November cultural calendar puts theater in spotlight

The play’s the thing when it comes to November’s public arts and entertainment events at Bates College. Two productions are planned by the college’s theater program (as well as two by the dance program), and there are two by the student theatrical troupe, the Robinson Players. Other performance highlights for November include two concerts by artist-in-residence Frank Glazer, a pianist of international stature. The month also holds a reading by Camden’s own Pulitzer Prize-winning novelist, Richard Russo.

The Robinson Players, one of the oldest student theater companies in the nation, continue an ambitious year with two November productions. David Ives wrote All In The Timing, a collection of absurdist one-acts (Nov. 15-17). Also this month the “Rob Players” present Love Changes Everything, an original cabaret of popular love songs from such Broadway hits as West Side Story, South Pacific and My Fair Lady (Nov. 8-9).

Meanwhile, the Department of Theater and Rhetoric at Bates has its own fish to fry. Professor Paul Kuritz directs Oscar Wilde’s sparkling comedy of manners, Lady Windermere’s Fan, at the Gannett Theater through Nov. 10 (read more about it here). Starting later in the month (Nov. 19 and 21, Dec. 5-6) is Sex and Death, a collection of one-acts written by Diana Amsterdam and directed by students in Kuritz’s directing class.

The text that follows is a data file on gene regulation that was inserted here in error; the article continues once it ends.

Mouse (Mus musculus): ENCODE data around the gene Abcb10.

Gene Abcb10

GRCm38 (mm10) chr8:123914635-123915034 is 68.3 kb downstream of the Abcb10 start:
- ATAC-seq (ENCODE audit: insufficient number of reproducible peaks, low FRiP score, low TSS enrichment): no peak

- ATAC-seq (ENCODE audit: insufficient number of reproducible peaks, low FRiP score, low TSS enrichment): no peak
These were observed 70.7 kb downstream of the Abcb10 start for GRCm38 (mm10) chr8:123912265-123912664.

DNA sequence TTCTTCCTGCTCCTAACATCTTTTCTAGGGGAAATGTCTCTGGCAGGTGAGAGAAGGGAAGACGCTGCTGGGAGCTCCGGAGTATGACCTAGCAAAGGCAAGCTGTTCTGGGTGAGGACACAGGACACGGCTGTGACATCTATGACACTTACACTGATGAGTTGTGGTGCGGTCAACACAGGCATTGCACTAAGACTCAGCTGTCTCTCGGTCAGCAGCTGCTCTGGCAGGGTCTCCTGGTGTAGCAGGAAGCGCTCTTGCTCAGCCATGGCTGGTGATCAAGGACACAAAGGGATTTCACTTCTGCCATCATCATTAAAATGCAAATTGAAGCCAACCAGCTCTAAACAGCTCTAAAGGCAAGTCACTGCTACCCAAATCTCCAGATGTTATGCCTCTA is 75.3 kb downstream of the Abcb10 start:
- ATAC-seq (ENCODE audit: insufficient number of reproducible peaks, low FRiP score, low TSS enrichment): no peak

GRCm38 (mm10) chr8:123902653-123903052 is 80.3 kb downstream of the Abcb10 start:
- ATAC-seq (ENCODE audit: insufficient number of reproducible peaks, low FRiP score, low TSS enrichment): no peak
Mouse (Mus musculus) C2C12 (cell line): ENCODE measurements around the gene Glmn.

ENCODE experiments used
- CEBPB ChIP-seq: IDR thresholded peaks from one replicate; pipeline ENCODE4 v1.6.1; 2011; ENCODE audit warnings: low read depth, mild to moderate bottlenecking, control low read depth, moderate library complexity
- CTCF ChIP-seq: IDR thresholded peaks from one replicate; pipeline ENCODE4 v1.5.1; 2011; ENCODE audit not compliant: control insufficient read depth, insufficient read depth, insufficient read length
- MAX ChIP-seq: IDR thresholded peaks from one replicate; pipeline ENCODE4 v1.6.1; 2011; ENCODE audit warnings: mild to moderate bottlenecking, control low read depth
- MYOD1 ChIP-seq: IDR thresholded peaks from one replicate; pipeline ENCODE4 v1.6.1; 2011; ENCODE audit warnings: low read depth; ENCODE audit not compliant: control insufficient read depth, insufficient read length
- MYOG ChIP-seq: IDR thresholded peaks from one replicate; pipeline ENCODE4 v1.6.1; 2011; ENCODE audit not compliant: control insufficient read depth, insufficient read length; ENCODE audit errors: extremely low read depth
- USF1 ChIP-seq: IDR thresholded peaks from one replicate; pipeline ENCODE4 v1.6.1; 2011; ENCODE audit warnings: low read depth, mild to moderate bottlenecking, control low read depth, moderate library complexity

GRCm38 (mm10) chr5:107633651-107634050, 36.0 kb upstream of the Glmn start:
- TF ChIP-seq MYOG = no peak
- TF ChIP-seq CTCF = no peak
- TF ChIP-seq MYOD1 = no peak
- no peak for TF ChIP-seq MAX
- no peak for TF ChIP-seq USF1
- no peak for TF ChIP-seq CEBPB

Finally, students in the department’s dance program offer a showcase performance of work by visiting choreographer Sara Sweet Rabidoux on Nov. 15.

On the music front, Glazer is joined on Nov. 9 by his New England Piano Quartette colleague Curtis Macomber for a program of Beethoven violin sonatas. On the 20th, it’s just Glazer with music by Schumann, Beethoven, Debussy and Liszt.

On Nov. 15-16, the Bates College Choir sings a cantata from Bach’s Christmas Oratorio and Mozart’s Solemn Vespers of the Confessor with orchestral accompaniment.

In literature, Russo, who won the 2002 Pulitzer Prize in fiction for his novel Empire Falls, reads from his work on Nov. 14. This Annual Writers Harvest event is sponsored by Bates and the national anti-hunger organization SOS.

Another compelling event in the humanities is a talk on Nov. 11 by Marcus Borg, best-selling author and a professor of religion and culture at Oregon University. His talk is likely to be an attention-getter: The Bible: Instrument of Oppression or Liberation?

In the visual arts, in addition to a lecture by Maine landscapist Joel Babb on Nov. 7, two lectures concern Native American artists: Alyssa Hinton, who uses mixed media to explore the folklore and history surrounding her Native American roots and has the exhibit Spiritual Archaeology at Bates, talks about her work on Nov. 10; and Pheobe Farris, a Purdue University professor of art, design and women’s studies, offers a survey of contemporary female Native American artists on the 15th.

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